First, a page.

Incorrect approach to interpretation of Article 106(3) in Pule
(a) In Pule, this Court reiterated its view that ‘the starting point in interpreting the constitutional provisions in this matter is the literal rule of interpretation’ and that ‘only where this results in an absurd or ambiguous meaning’ would it ‘resort to the purposive approach’ (our emphasis).
(b) The Court went on to state as follows:
‘[W]hen the Constitution is read holistically, we believe, the intention of the Legislature was that when a person takes over the unexpired term of a previous president, that person should be able to serve a substantial part of the unexpired term in order for such a term to be considered as a full term’ (our emphasis).’
(c) While the Court briefly outlined the historical background of the country’s constitutional development and reviewed pertinent provisions concerning presidential limits (pages 62-73 of the Pule judgment), it did not review any of the pre-enactment background material which constitute the historical underpinnings of Article 106(3), including earlier drafts, the reports of the various national constitutional review commissions, technical committees and other relevant bodies.
(d) The Court made several references to the ‘intention of the legislature.’ This suggests that the interpretation of Article 106(3) of the Constitution advanced by this Court was based on a literal approach (meant to ascertain the ‘intention of the legislature’), which as we have stated above, is not the correct approach to interpreting a supreme constitution.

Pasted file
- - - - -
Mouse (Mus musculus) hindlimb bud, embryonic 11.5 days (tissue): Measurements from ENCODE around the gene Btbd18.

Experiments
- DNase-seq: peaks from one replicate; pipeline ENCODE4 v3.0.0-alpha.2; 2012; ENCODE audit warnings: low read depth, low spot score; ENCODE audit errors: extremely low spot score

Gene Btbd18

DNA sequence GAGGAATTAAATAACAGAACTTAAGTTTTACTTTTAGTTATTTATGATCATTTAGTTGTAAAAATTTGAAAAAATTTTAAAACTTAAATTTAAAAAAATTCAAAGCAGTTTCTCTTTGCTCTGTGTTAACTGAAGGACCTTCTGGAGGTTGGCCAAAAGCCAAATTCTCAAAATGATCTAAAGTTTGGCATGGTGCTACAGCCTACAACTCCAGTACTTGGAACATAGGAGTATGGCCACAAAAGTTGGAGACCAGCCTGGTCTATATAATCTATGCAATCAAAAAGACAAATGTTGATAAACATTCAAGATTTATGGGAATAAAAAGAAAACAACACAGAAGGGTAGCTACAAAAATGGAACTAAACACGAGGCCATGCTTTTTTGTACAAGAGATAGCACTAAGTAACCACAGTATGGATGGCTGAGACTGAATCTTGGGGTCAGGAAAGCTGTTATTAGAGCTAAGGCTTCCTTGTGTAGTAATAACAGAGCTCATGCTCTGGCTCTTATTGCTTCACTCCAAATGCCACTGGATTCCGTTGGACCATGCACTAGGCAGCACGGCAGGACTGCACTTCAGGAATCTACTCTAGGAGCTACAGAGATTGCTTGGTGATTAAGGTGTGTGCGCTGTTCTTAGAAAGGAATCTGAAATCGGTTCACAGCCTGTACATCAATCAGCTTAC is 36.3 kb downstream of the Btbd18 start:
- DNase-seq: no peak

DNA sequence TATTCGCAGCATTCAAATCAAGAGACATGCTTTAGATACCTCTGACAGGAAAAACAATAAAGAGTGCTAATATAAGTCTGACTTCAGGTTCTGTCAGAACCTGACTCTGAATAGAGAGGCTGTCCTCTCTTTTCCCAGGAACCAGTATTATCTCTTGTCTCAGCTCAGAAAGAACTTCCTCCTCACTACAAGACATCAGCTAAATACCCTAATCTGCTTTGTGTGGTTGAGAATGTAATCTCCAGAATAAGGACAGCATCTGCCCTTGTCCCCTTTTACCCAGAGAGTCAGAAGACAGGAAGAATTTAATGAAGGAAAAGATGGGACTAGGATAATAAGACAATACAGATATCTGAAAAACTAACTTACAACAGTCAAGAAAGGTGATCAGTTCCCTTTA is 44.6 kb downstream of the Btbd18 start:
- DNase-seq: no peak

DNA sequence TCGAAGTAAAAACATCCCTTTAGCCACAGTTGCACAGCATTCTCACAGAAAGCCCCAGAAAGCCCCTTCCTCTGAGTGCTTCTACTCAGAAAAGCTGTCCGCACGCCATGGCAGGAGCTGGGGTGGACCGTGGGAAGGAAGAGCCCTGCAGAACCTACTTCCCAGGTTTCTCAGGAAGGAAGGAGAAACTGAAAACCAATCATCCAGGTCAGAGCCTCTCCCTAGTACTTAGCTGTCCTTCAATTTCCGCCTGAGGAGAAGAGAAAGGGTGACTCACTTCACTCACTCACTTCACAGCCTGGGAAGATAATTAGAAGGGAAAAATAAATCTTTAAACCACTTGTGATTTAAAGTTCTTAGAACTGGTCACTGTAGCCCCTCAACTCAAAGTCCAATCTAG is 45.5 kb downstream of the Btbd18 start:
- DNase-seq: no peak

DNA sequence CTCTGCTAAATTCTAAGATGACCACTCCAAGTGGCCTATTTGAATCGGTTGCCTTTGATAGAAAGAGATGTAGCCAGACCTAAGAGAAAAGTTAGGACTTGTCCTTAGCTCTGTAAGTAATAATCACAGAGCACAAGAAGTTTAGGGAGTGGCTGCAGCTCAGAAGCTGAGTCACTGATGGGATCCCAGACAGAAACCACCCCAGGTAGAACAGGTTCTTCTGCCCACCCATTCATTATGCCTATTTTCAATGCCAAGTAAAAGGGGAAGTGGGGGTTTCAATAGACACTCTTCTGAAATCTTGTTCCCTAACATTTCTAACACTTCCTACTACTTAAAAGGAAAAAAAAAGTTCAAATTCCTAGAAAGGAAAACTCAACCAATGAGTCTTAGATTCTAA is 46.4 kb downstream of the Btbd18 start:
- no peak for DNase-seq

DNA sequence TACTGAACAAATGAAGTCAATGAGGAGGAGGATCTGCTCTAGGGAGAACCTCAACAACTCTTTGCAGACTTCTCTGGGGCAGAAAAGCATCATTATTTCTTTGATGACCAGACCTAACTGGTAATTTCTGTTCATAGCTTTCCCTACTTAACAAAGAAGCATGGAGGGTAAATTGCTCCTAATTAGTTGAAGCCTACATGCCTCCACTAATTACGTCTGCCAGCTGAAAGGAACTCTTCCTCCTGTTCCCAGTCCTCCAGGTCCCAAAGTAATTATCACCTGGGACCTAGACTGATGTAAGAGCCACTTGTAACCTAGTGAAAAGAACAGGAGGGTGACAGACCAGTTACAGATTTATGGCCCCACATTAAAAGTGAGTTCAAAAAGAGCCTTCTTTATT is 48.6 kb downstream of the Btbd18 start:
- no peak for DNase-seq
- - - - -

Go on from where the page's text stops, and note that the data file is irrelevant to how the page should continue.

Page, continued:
(e) In our respectful view, the Court’s approach was incorrect and led to an interpretation of Article 106(3) that is inconsistent with its purpose as well as the values and principles enshrined in the Constitution, notably democracy, constitutionalism, good governance, and sovereignty of the people.
(f) A ‘purposive’ interpretation of Article 106(3) focusing on the purpose of Article 106(3), rather than the ‘intention of the legislature’, and employing the complementary sources of constitutional interpretation we have outlined above (including the historical underpinnings of the provision) in fact indicates that the purpose of Article 106(3) is to prevent ‘oppressive rule’ or rule in perpetuity by ensuring that a person did not serve more than two terms of an aggregate period not exceeding 10 years beginning from the date when they first assumed the office of President.